Native Public Media Trains Broadcasters as First Responders
INDIAN COUNTRY, USA – Minnesota experienced flooding so severe that a State of Emergency was declared for 36 counties and one Tribal Nation earlier this year. In California, record-breaking disastrous fires destroyed homes, local businesses, and wooded eco-systems; even taking the lives of those caught in its path.
Both disasters have uprooted entire communities and wreaked havoc in the lives of many, and strained the coffers of local governments.
With the safety of the public of high priority across Tribal communities, emergency preparedness has become a critical piece of community planning.
Native Public Media plays a key role as a national emergency responder by using its own customized curriculum to train broadcast personnel as First Responders who are in charge of key radio and television facilities providing service to Native American communities.
NPM lead trainer Melissa Begay is FEMA trained and teaches broadcasters how to create their own Station Emergency Operations Plan, how to draft alerts/news for air during emergencies, and how to conduct community scans that provide critical information about local conditions, populations, resources, and cultural assets.
Personnel from stations KBFT, WGZS, and KKWE participated in the Minnesota training, while KPRI and KBPT personnel participated in the California training.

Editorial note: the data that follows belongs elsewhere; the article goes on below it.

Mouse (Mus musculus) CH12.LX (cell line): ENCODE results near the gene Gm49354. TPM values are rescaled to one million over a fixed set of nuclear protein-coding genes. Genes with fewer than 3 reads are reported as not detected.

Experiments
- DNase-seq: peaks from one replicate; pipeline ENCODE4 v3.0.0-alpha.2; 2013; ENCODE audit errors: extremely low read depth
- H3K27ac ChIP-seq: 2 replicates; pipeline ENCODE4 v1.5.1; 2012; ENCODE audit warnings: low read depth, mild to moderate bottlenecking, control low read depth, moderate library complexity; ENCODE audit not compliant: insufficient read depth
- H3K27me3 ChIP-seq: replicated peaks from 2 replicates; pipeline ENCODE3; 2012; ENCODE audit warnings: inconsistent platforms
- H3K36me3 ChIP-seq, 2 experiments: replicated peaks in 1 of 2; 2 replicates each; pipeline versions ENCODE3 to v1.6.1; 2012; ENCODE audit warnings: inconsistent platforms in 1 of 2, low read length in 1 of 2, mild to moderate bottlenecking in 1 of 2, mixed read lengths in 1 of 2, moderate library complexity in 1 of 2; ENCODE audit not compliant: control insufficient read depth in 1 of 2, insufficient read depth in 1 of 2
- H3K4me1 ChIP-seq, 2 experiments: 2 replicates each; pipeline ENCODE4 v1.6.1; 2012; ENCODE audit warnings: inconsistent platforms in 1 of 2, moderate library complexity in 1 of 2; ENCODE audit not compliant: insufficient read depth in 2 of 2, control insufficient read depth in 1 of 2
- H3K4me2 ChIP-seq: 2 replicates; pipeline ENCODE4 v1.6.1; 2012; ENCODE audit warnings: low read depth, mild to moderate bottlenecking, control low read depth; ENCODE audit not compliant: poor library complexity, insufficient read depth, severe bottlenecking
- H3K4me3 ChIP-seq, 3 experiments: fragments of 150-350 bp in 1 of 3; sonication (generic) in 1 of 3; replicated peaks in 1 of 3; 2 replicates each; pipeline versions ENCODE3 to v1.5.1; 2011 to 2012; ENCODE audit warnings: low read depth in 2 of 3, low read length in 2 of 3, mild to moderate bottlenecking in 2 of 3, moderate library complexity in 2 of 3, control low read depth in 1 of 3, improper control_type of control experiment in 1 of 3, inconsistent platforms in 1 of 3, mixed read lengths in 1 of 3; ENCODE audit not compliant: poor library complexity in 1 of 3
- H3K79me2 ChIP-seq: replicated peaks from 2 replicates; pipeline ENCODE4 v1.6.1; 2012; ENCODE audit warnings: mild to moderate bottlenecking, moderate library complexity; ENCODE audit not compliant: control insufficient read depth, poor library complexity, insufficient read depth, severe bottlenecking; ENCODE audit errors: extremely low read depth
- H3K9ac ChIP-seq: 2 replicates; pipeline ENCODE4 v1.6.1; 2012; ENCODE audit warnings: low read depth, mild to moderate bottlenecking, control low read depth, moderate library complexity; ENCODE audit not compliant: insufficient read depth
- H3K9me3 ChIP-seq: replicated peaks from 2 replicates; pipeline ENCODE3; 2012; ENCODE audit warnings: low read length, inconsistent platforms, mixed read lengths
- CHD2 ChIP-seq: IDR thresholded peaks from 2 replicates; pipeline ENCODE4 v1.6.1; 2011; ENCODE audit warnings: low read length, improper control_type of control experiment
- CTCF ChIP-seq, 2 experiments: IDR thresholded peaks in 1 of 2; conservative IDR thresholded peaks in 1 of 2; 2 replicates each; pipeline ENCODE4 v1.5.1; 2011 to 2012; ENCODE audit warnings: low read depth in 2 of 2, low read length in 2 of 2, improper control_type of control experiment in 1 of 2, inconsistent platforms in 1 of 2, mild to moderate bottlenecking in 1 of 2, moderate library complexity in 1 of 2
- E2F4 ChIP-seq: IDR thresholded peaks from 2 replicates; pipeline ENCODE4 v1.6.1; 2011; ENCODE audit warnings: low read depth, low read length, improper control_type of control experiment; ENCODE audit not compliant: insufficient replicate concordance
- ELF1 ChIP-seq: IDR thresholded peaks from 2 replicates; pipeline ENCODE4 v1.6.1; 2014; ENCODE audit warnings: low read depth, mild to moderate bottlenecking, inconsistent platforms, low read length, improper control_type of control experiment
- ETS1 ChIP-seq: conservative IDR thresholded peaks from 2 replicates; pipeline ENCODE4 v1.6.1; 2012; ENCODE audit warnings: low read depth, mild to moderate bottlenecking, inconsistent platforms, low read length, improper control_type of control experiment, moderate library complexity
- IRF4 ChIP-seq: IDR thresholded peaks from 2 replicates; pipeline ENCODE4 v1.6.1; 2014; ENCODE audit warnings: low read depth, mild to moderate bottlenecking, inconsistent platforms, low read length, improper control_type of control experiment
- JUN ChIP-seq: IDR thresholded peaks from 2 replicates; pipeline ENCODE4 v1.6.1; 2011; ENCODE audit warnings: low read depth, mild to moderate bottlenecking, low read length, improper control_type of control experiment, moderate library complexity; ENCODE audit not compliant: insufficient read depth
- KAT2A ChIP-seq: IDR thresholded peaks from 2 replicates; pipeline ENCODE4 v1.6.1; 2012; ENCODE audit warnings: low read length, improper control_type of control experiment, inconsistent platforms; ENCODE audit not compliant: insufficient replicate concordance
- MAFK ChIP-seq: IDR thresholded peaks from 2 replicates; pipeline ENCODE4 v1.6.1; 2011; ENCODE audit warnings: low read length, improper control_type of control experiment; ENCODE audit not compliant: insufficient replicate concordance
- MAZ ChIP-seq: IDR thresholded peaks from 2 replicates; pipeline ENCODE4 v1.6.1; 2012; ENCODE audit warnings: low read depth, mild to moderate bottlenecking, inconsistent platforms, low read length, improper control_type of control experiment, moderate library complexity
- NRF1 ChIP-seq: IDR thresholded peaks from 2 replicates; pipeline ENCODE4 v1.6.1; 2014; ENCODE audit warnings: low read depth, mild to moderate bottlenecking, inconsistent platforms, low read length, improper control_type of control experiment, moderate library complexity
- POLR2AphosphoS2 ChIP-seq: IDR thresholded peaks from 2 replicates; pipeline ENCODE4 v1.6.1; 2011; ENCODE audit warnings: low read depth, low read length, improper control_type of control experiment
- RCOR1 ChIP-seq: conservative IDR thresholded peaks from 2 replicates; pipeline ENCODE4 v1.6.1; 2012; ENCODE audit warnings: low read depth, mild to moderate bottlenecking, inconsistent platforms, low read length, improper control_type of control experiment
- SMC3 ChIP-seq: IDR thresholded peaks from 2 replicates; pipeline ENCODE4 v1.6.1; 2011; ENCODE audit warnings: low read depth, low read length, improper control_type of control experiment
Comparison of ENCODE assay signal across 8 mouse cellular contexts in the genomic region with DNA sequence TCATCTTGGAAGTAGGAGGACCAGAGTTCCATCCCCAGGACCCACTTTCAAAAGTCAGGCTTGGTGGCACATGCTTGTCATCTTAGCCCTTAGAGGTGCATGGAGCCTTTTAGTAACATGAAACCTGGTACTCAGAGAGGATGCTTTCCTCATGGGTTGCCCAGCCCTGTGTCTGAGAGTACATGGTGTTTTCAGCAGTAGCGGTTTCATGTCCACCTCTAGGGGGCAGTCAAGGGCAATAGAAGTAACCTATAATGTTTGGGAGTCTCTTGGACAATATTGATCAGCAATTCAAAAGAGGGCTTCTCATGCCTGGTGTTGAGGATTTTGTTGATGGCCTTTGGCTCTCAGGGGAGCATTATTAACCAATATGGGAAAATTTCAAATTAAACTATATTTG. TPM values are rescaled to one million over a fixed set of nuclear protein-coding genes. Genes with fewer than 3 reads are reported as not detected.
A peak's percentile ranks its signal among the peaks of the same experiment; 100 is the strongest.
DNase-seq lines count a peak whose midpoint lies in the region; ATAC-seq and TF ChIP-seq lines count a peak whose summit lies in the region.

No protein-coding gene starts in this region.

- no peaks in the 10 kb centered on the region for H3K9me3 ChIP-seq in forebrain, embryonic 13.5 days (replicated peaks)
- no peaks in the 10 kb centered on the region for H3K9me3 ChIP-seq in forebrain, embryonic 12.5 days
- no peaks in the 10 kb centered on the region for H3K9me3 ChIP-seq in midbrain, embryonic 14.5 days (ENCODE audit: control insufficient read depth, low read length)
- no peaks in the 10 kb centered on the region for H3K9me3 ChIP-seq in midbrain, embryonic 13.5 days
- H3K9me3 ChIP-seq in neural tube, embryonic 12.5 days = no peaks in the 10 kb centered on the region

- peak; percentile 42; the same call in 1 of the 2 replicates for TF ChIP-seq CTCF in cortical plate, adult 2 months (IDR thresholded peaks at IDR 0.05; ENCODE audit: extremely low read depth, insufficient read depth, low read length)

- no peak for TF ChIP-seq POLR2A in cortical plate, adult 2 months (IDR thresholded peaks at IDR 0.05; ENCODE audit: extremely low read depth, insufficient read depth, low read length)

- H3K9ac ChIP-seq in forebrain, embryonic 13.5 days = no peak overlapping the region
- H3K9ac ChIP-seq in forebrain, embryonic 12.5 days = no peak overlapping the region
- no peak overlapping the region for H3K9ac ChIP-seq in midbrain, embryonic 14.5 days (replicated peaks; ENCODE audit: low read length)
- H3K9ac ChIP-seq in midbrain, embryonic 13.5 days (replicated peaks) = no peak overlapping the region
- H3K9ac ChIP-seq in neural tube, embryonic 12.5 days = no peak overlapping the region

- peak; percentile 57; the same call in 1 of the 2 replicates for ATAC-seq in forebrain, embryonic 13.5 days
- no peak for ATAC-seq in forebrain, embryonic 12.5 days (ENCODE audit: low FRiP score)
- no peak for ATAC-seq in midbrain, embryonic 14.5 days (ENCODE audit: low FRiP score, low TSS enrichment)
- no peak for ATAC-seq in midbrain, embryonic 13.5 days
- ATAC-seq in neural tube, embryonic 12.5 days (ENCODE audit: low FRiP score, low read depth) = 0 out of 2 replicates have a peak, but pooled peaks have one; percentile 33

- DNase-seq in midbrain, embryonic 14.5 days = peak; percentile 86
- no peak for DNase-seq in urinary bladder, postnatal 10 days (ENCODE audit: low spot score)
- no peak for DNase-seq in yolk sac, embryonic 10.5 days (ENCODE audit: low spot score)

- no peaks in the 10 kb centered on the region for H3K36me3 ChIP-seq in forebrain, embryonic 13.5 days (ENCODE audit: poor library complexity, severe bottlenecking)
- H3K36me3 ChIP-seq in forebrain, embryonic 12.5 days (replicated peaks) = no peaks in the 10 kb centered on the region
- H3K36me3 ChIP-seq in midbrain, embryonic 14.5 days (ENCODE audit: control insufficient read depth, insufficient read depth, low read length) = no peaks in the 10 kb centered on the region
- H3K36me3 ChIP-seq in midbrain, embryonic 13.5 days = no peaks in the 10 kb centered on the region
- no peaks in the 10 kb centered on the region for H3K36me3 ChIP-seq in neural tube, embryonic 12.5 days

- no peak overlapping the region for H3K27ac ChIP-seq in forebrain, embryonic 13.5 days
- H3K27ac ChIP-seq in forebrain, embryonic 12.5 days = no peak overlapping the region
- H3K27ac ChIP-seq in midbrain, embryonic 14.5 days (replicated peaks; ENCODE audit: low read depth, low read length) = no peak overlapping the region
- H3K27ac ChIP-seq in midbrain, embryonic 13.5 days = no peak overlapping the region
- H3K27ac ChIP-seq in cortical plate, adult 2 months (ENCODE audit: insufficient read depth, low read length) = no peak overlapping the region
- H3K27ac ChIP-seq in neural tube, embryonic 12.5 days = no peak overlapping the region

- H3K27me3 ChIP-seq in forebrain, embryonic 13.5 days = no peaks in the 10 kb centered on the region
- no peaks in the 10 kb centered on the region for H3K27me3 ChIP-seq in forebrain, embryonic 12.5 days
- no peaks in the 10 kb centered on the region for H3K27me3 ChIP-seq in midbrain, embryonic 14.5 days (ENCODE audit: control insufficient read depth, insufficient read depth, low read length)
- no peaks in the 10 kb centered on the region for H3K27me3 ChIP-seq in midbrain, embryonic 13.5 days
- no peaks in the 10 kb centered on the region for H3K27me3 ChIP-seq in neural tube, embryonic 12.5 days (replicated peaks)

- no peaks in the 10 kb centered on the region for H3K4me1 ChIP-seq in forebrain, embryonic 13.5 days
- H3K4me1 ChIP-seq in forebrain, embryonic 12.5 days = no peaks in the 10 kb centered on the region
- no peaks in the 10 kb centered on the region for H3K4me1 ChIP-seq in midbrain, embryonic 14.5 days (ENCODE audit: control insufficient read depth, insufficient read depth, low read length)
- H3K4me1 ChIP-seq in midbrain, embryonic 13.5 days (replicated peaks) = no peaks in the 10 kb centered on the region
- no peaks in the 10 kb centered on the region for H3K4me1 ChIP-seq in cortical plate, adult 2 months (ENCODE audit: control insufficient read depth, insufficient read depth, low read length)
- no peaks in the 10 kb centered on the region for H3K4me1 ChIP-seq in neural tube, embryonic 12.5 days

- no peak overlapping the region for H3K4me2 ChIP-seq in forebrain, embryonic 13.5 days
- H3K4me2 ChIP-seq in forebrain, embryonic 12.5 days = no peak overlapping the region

“I found the emergency communications training to be beneficial for broadcasters and first responders,” stated Dan Huculak of 89.1 WGZS. “Native owned radio stations must do more with fewer resources than their non-Native counterparts, and the training will help station staff and volunteers interact with communities in which they broadcast.”
“Our training is about building capacity and resilience,” explains Loris Taylor, NPM President & CEO. “Radio and television stations that serve Indian Country are more than music jukeboxes. They are a lifeline for Tribal members in often remote landscapes where emergency information could mean the difference between life and death.”
In addition to emergency communications training, Elyse Dempsey, NPM Program Assistant, also provided underwriting training for non-commercial Tribal stations.